I think that jet fuel should also be part of the discussion.
Here is a MSDS for Jet A:https://www.google.com/url?sa=t&source= ... VXinuTsnUS
Hazard Statements : H226: Flammable liquid and vapor.
H304: May be fatal if swallowed and enters airways.
H315: Causes skin irritation.
H336: May cause drowsiness or dizziness.
H351: Suspected of causing cancer.
H372: Causes damage to organs (Eyes, Blood) through
prolonged or repeated exposure.
Radiation exposure can and has been measured in the past.
Jet A exposure is difficult to measure. I make sure to cover my mouth everytime that I smell fuel vapors.
Radiation can't be remedied except by reducing hours flown by each crew. Jet A exposure can be reduced significantly by adapting start-up procedures. (see bottom of post)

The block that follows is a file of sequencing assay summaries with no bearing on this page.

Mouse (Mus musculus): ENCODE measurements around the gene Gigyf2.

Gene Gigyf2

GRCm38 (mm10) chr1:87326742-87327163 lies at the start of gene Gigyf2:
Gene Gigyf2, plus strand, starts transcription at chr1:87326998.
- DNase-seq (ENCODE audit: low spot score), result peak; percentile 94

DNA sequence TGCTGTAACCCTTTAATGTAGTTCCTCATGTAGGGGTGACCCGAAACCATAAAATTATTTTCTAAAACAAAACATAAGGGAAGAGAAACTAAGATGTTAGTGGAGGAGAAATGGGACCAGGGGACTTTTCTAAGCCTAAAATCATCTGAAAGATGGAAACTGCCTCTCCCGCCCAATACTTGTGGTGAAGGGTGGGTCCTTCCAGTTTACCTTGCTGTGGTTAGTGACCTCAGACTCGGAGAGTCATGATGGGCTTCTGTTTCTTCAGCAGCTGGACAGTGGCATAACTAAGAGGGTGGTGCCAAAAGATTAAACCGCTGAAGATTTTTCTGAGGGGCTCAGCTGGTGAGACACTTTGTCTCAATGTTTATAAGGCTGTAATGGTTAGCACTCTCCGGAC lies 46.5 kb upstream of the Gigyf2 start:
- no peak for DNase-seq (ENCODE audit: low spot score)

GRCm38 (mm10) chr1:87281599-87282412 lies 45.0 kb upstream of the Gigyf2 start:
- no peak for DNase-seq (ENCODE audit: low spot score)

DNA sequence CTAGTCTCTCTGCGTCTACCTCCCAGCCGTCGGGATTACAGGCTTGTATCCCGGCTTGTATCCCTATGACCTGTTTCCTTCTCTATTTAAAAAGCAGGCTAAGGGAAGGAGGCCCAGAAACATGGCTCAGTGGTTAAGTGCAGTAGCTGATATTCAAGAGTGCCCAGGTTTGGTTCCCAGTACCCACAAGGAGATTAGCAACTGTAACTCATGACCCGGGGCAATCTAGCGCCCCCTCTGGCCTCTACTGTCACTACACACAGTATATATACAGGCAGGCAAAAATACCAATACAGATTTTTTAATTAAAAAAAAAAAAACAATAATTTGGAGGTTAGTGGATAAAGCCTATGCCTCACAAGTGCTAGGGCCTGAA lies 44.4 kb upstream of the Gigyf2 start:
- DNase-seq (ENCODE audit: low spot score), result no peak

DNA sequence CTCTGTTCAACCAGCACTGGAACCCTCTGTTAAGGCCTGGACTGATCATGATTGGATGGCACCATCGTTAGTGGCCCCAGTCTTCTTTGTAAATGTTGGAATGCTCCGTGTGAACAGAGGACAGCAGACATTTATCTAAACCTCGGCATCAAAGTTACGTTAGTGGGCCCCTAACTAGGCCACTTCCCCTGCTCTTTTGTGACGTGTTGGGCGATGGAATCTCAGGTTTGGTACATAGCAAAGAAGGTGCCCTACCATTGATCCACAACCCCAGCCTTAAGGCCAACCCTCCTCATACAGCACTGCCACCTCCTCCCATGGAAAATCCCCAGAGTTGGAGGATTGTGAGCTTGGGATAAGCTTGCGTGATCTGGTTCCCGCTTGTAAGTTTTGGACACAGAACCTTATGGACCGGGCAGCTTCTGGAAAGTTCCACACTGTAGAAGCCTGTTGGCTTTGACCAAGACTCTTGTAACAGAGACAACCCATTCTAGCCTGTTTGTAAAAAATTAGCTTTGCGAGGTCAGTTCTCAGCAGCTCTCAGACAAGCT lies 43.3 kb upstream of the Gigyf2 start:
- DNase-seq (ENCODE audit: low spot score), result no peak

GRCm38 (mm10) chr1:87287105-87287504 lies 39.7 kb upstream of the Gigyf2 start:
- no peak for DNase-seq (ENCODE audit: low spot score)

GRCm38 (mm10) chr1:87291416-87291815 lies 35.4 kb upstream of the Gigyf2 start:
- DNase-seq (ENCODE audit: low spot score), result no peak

I can also share a personal experience. When I worked in aircraft maintenance, I was often exposed to jet fuel. I once had my arms drenched in jet fuel and a few days later, a mole started forming on each of my arms and grew to about 8 mm. This was so sudden and fast that I had it checked by a dermatologist. Fortunately it was benign and they disappeared by themselves after a while.
While working in aircraft maintenance I developped IBS and chronic l intestinal ulcers which disappeared months after I called it quits.
The floor in the hangars are coverd with toxic products used in maintenance. It wouldn't surprise me that they contaminate the carpets in the cabins when maintenance workers walk in and out of aircraft several times a day.
So it's not just pilots and cabin crew. Maintenance workers are also heavily exposed.
Pilots should avoid starting the APU until doors are closed. AC packs should also be kept off for a while after starting engines, until the aircraft is clear of the fumes. That avoids the cabin becoming contaminated. AC packs are very often switched on immediately after engine start, unfortunately.